His first week in Chicago, he came across Paul Butterfield, who was sitting on some steps drinking beer and playing blues on guitar. "We fell together right away," says Elvin. "I was amazed to find other white guys into blues." After playing with a lot of different people, including J.T. Brown, Hound Dog Taylor and Junior Wells, Elvin hooked up with Butterfield to form the legendary Paul Butterfield Blues Band, with bassist Jerome Arnold and drummer Sam Lay, who'd been Howlin' Wolf's rhythm section. Producer Paul Rothchild of Elektra Records encouraged them to add guitarist Michael Bloomfield. "I'd met Bloomfield before, in a pawn shop," says Elvin, "when I was looking for guitars. We got to talking. He got a guitar out, started playing circles around the world."

In 1965 the Butterfield band went into the studio and recorded The Paul Butterfield Blues Band album, which turned out to be a sea-change record for thousands of rock fans and musicians. An integrated band playing blues music in 1965 was unheard of. It introduced a lot of people to the blues, and to the musicians who had influenced the Butterfield band. After several more albums with Butterfield, including the pivotal genre bending East West, Bishop took off on his own. "I wanted to stretch out, see how far I could take it on my own," says Elvin. Bishop had visited San Francisco with the Butterfield band during the Summer of Love in 1967. "I loved the people, the weather, and not having to watch my back all the time." And like several other Chicago musicians he ended up moving to the Bay Area.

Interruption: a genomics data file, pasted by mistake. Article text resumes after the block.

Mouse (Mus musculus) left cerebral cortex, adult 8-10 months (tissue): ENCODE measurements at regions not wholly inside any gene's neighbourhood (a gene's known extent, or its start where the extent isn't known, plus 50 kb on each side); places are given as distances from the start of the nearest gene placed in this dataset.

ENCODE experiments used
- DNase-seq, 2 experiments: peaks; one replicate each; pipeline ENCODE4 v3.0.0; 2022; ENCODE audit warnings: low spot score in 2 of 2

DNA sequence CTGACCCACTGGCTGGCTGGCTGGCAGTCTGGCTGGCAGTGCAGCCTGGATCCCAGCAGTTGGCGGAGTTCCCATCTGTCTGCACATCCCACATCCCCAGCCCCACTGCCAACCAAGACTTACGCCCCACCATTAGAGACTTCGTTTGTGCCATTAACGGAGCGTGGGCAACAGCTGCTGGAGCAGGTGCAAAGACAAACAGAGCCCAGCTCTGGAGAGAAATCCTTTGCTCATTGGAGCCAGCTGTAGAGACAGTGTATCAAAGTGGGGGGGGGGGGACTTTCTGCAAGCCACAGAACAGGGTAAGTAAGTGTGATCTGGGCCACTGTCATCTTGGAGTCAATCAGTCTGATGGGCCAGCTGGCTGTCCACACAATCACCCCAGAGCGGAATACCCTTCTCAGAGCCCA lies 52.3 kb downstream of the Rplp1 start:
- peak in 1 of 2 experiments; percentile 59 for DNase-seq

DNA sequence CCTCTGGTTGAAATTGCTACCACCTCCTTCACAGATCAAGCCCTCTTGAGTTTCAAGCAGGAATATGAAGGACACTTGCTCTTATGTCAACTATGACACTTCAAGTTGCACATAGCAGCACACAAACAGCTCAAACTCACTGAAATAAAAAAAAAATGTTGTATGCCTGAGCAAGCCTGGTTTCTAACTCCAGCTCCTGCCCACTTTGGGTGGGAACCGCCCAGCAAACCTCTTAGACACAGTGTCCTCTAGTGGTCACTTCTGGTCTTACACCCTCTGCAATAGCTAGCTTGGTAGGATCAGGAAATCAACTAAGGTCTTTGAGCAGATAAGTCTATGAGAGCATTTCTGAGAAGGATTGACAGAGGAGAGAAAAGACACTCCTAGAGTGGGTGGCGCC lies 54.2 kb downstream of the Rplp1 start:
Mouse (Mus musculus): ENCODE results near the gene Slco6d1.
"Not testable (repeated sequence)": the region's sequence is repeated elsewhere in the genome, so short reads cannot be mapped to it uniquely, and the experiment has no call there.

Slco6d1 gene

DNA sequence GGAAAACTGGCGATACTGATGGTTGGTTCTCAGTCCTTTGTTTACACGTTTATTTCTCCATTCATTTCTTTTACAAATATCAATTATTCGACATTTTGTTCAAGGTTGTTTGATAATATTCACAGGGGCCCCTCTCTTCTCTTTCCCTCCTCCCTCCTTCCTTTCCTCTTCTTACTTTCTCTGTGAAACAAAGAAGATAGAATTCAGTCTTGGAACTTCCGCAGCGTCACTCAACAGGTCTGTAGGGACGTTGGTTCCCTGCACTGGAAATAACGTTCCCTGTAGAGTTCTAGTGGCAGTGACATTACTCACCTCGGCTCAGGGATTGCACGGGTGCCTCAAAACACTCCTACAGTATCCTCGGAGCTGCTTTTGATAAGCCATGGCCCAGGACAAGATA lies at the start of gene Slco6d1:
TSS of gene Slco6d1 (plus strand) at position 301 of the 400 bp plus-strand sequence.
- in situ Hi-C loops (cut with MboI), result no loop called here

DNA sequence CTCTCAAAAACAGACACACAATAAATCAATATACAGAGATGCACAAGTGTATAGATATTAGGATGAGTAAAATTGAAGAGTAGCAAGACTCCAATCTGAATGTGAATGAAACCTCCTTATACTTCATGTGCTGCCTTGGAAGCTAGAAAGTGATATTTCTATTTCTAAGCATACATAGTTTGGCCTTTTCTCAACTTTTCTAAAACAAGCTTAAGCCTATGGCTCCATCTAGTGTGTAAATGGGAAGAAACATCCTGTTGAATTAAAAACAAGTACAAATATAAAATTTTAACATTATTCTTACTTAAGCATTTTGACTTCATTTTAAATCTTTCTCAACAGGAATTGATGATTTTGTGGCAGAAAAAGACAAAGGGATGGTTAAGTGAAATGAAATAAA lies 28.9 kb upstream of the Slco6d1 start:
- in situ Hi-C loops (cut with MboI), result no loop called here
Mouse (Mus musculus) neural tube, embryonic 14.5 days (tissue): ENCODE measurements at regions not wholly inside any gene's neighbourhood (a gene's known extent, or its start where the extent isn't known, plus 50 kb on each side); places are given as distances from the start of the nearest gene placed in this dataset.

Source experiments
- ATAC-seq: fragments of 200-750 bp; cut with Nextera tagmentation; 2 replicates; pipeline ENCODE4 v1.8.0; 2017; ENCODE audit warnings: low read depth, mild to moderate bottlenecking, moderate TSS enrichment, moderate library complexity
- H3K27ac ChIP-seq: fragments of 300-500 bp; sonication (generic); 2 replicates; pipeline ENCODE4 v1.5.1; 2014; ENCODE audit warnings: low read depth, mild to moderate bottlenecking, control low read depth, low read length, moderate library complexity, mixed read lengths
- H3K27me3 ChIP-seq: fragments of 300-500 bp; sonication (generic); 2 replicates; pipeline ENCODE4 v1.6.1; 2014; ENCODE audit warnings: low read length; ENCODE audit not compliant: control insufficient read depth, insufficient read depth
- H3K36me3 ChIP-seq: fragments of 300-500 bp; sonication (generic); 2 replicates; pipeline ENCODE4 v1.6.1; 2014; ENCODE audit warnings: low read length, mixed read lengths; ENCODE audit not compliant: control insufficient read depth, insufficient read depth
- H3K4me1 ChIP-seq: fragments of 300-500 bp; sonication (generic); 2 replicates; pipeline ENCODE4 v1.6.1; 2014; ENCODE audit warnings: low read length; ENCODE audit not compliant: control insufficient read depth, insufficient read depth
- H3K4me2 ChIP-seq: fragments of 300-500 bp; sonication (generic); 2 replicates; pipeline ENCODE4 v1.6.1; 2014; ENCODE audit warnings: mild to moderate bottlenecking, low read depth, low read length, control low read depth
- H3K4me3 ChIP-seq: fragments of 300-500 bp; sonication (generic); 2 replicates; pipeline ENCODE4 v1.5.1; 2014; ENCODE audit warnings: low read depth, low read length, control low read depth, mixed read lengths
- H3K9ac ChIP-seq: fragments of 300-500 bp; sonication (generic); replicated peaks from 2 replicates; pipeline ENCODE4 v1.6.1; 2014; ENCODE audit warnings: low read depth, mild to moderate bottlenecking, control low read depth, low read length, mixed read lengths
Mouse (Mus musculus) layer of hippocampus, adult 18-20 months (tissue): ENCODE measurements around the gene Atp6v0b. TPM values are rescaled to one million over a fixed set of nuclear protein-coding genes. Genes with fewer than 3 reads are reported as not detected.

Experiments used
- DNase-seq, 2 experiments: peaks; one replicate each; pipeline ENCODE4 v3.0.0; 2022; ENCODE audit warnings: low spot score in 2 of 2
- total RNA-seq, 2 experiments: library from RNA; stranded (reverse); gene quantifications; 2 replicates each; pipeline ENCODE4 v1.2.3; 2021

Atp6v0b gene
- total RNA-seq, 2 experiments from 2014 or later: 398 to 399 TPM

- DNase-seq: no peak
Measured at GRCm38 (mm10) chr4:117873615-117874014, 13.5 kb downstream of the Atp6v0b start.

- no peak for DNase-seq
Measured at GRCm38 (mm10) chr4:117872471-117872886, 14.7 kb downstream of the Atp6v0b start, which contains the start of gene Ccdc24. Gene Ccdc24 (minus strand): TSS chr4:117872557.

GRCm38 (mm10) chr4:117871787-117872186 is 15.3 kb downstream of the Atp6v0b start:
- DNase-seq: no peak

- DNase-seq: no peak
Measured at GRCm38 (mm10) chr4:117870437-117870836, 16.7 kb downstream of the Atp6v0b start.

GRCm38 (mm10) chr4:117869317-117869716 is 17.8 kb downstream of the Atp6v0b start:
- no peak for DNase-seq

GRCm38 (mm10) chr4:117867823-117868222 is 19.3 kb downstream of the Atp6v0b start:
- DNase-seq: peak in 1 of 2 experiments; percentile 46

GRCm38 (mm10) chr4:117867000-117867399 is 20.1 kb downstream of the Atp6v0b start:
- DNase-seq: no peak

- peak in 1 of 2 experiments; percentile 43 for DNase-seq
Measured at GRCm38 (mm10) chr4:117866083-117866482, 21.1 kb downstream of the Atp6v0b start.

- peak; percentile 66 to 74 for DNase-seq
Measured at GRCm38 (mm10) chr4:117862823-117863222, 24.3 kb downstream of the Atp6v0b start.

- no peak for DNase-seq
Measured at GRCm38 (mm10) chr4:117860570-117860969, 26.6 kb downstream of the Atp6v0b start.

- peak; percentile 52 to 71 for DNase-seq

The 70's saw Elvin hit the charts with solo tracks like "Travelin' Shoes," "Sure Feels Good" and what would become his biggest hit, "Fooled Around and Fell in Love," with a powerful vocal by Mickey Thomas (later of Jefferson Starship). During the 1980's, Elvin spent most of his time on the road, "entertaining the people and maybe having a little too much fun myself." Later in the decade he hooked up with Alligator for a number of excellent albums that grew right out of his blues roots.